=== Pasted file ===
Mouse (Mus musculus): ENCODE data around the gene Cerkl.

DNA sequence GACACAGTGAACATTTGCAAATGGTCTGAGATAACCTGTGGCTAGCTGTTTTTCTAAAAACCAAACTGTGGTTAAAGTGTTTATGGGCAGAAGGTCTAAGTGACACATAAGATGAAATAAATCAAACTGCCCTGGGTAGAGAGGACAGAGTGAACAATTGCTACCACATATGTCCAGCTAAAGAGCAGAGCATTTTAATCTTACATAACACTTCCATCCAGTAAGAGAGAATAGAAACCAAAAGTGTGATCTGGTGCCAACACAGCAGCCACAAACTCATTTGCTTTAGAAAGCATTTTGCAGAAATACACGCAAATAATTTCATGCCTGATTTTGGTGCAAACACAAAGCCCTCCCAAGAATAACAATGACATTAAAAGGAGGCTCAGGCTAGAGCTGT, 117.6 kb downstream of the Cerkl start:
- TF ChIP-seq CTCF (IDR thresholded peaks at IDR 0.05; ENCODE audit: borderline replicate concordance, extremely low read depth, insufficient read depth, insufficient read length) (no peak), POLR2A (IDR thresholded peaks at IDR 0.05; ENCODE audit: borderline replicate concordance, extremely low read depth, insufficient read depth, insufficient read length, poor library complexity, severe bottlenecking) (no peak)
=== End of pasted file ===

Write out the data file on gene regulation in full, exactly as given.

Mouse (Mus musculus): ENCODE data around the gene Cerkl.

DNA sequence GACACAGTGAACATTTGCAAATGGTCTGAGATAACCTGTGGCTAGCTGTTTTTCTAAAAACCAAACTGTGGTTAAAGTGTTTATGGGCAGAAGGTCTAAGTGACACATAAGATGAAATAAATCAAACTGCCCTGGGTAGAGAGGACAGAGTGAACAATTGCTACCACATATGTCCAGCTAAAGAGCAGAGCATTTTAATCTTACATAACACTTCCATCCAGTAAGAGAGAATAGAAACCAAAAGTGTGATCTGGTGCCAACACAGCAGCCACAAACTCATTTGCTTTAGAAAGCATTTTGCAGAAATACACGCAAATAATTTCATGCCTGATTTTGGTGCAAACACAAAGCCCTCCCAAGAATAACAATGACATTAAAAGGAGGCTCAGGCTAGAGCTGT, 117.6 kb downstream of the Cerkl start:
- TF ChIP-seq CTCF (IDR thresholded peaks at IDR 0.05; ENCODE audit: borderline replicate concordance, extremely low read depth, insufficient read depth, insufficient read length) (no peak), POLR2A (IDR thresholded peaks at IDR 0.05; ENCODE audit: borderline replicate concordance, extremely low read depth, insufficient read depth, insufficient read length, poor library complexity, severe bottlenecking) (no peak)